Barbara Reynolds http://www.fas.org/irp/congress/1993_cr/s931105-haiti.htmThe CIA’s negative assessment of Aristide’s psychological stability complicated the Clinton Administration’s Haiti policy by giving Republicans a rationale for trying to limit the extent of U.S. support for Aristide.
‘The US had poured money into the campaign of a former World Bank economist Marc Bazin, who nevertheless ran a distant second. Bazin wanted to expand export industries and encourage foreign investment.
US money was also spent to weaken unions and the popular movements. Via the National Endowment for Democracy and the United States Agency for International Development, millions were allocated for so-called democracy enhancement.
Through the NED, the two more conservative of Haiti’s three union federations received funding. USAID opposed a minimum wage increase to 50 cents per hour with the argument that it could ‘lead to capital-intensive, rather than labour-intensive responses to opening of markets’.
In 1986, the CIA set up the Haitian National Intelligence Service (NIS), supposedly to gather intelligence on narcotic trafficking. The New York Times, however, quoted a US embassy official that the organisation ‘never produced drug intelligence’.
Patrick Elie, a drug policy adviser to the Aristide government, said that the CIA training provided to NIS agents included training for ‘wet operations’ — CIA jargon for political assassinations.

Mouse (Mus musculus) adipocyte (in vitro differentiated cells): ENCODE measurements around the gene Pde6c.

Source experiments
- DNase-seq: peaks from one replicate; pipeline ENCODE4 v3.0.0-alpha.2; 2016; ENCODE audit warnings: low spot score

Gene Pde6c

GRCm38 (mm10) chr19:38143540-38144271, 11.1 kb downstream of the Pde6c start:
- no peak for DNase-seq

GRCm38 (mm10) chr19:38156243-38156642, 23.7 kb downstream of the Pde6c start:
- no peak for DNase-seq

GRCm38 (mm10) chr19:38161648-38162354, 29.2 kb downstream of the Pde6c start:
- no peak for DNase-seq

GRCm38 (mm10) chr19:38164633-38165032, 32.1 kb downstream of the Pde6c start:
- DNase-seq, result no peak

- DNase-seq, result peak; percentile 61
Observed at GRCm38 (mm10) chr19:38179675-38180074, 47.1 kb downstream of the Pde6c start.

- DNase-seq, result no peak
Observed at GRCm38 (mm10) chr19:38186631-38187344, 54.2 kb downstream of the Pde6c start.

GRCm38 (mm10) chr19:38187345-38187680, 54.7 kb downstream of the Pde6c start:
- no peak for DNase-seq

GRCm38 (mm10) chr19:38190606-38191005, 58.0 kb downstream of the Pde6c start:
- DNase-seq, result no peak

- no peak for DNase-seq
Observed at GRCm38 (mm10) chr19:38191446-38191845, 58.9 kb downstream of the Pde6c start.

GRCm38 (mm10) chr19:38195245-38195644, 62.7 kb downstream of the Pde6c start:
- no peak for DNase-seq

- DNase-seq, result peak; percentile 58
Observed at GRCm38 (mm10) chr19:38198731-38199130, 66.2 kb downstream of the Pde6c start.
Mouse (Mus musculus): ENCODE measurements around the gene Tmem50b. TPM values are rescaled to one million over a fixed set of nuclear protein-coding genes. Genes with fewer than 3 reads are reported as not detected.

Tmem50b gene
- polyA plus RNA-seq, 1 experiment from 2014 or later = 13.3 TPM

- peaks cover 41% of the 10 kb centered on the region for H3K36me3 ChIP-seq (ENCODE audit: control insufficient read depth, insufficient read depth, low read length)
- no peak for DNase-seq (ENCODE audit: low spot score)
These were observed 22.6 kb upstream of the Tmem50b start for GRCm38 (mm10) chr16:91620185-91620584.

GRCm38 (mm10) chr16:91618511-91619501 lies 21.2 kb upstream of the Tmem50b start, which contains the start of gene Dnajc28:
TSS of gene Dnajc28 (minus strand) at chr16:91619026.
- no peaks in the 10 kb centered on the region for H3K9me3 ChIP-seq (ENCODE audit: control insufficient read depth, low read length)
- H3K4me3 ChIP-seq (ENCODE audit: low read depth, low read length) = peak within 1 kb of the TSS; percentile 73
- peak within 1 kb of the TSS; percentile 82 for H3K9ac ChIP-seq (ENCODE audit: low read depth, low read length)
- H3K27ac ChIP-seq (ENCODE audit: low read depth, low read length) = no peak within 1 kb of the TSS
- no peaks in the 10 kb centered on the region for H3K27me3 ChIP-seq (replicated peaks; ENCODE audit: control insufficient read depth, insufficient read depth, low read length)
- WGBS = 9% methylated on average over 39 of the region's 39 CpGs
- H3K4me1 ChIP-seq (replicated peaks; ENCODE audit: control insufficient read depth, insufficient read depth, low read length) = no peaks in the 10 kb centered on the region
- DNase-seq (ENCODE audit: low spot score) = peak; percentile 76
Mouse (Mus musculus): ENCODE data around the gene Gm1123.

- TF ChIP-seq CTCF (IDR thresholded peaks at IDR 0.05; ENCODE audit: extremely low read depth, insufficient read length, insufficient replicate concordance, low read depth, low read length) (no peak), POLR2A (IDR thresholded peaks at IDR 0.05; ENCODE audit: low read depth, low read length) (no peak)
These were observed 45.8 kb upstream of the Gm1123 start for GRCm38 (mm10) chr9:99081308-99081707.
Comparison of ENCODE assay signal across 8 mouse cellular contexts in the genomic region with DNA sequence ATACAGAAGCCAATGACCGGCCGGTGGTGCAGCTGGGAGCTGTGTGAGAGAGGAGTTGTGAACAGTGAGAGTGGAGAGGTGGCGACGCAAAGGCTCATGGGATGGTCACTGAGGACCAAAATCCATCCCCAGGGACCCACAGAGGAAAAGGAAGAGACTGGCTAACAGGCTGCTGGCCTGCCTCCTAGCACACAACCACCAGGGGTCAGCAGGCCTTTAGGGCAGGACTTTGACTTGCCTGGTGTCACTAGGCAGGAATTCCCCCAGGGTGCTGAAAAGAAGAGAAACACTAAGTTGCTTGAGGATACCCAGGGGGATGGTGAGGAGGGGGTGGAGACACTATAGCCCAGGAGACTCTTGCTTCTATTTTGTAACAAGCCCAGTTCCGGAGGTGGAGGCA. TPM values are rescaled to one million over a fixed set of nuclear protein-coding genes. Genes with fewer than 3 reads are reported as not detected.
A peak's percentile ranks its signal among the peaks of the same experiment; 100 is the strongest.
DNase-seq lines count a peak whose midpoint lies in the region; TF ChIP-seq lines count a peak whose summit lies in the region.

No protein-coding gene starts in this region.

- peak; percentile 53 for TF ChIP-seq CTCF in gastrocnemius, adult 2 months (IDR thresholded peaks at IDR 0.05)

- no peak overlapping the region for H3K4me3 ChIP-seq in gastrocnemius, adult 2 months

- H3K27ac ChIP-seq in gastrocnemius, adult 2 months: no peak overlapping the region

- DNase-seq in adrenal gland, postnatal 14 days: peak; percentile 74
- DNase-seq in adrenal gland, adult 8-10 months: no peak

[In 1993], the New York Times revealed that many of the leaders of the coup against Aristide had been on CIA payrolls at least up until 1991.’ http://www.greenleft.org.au/back/1994/160/160p19.htm In September of 1993 the New York Times carried an article entitled:
‘Key Haiti Leaders Said to Have Been in the CIA’s Pay.’
Key members of the military regime controlling Haiti and blocking the return of its elected President, Jean-Bertrand Aristide, were paid by the Central Intelligence Agency for information from the mid-1980’s at least until the 1991 coup that forced President Aristide from power, according to American officials.The article quotes President Aristide’s spokesman as having said:
‘Given what the CIA has done in the past two weeks, namely the attempted character assassination of Jean-Bertrand Aristide, it wouldn’t be surprising to learn that the CIAhad been working with his political enemies in Haiti for many years.’
The article indicates that a member of the House Intelligence Committee confirmed the existence of payments to `* * * people in sensitive positions in the current situation in Haiti.’
Following these articles, USA Today ran an op-ed entitled, `History Repeats in CIA Smear of Haiti’s Aristide.’ The op-ed states that:
Aristide, like [Martin Luther] King is perceived as a threat to those who desire the status quo. King’s death was preceded by character assassination from U.S. spy agencies. Could history repeat itself?’
The current situation
The latest ominous development is the call, led by the Canadian government but backed by the US in the person of Otto Reich, for the removal of the Aristide government by 2004.
‘[C]ode named the ‘Ottawa Initiative on Haiti,’ wants regime change in Haiti this year before the Jan. 1, 2004 bicentennial of Haiti’s independence, says the French-language article entitled ‘Haiti to be Under U.N. Control? ‘ The group, which will next meet in April in El Salvador, has been convened by Canada’s Secretary of State for Latin America, Africa, and the French-speaking World, Denis Paradis…[and] the U.S. State Department’s ‘Continental Initiatives’ representative Otto Reich and Organization of American States (OAS) assistant secretary general Luigi Einaudi’